This past Friday night Dr. Sally Holt, who teaches Christian ethics at Central Baptist Theological Seminary Tennessee, arranged for her class in Murfreesboro to meet for dinner with a rabbi who teaches at a local university and the imam of the local mosque. Her purpose was to simply engage everyone in a time of informal dialogue in a non-threatening setting. She was kind enough to invite me to participate. The discussion touched on a number of topics, and I came away with many ideas, but two things particularly stimulated my thinking.
First, the imam provided a good insight for our students who will serve local congregations. He pointed out that their situation is very different from that of ministers just a few years ago. At one point when a pastor stepped into the pulpit on Sunday morning, there was a pretty good chance that the congregation was rather homogenous—they probably were born and raised in the local area, most were of the same ethnicity, and few had been exposed to people of other faiths. The Christian minister of today can expect to speak to people who “are probably not from around here,” who have traveled widely, and may well have grown up in another Christian tradition, a non-Christian faith, or no faith at all. Such circumstances require a minister who is conversant with other cultures, faiths, and perspectives and is willing to engage the ideas found there.
This is a good insight. As we discussed this in class the next day, one student pointed out that in order to engage the “other” we must understand our own faith first and this takes work! The temptation is to adopt a type of reductionism that distills the major tenets of our faith or that of others into the lowest common denominator. We seek similarities where there are none and assume that words have the same meaning in different contexts. This does not facilitate real learning or understanding. The engagement that the imam called for requires commitment, something that most of us are not willing to make.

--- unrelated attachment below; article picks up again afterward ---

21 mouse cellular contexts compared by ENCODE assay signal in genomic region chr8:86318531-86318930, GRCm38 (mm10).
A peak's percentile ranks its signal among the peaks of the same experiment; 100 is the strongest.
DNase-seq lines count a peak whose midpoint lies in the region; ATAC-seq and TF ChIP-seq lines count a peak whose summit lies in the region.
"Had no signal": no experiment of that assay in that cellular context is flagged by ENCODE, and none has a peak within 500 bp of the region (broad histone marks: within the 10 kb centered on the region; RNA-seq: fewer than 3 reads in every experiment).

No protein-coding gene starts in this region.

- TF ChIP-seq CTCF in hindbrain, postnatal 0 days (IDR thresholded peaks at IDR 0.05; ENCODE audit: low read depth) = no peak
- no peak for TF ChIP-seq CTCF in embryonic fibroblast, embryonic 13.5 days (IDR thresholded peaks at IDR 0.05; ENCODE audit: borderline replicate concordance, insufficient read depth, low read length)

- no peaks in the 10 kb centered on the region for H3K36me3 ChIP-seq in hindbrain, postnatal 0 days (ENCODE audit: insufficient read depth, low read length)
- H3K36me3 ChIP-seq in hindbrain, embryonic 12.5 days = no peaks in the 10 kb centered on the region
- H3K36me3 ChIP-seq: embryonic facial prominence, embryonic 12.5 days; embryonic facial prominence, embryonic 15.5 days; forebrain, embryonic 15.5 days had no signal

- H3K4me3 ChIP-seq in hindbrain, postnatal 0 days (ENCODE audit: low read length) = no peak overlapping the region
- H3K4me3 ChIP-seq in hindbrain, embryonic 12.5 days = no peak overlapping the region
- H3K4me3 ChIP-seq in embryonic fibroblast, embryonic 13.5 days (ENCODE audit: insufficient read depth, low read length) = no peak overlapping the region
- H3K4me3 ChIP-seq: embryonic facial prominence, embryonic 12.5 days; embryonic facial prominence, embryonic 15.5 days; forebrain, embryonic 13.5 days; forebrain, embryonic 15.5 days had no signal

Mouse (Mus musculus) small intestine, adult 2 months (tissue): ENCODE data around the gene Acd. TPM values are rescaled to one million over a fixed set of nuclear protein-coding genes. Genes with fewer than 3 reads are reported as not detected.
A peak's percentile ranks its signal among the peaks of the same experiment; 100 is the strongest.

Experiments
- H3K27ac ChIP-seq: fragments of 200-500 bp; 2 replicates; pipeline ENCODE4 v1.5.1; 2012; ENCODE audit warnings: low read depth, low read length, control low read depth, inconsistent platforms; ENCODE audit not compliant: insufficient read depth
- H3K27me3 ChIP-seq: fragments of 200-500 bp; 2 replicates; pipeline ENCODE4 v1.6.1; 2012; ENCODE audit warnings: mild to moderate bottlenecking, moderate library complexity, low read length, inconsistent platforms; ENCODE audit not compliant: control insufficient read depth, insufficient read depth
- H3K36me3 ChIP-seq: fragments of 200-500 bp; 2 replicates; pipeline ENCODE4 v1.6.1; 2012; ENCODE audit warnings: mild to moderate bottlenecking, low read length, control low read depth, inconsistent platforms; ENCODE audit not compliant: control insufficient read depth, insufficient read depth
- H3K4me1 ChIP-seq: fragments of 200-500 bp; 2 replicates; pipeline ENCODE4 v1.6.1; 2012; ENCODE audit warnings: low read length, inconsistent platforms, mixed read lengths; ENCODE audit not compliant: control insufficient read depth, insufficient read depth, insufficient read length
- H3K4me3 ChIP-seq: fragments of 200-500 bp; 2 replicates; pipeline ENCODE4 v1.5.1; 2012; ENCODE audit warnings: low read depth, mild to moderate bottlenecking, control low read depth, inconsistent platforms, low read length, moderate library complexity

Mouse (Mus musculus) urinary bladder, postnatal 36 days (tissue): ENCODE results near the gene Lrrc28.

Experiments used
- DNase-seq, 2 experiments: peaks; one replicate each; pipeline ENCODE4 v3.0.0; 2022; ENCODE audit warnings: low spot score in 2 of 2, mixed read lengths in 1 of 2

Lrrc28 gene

The second insight came from the rabbi. He pointed out that in the Western context, both Hebrew and Christian scriptures have been exposed to academic study, discourse, and deconstruction for a number of years. They have been examined in light of their original social and cultural contexts as well as their linguistic characteristics. This has provided us with deeper insights as we pursue the path of ministry in the Jewish and Christian contexts. He suggested that, as a result of a growing Islamic presence in Western cultures, the same thing will happen with the Islamic community in relation to the Koran and will open up new opportunities for dialogue.
As we consider the future of theological education, perhaps we should be providing more opportunities for interfaith dialogue and discussion about the nature of our authoritative documents. Such interaction might encourage our Muslim friends to examine and learn more about their book and share it with us. It might also stimulate us to be more creative in finding ways to communicate our faith commitment to others.
If we honor and respect the integrity of our traditions—Jewish, Christian, and Islamic—we might engage in profitable dialogue about the nature of community in our respective traditions, what we each see as authoritative, how our faiths deal with evil and suffering, and so many other topics. If we are going to effectively minister in this context where God has placed us, such interaction is indispensable. If we approach with the spirit of I John 4:18 (“perfect love drives out fear”), we have nothing to fear.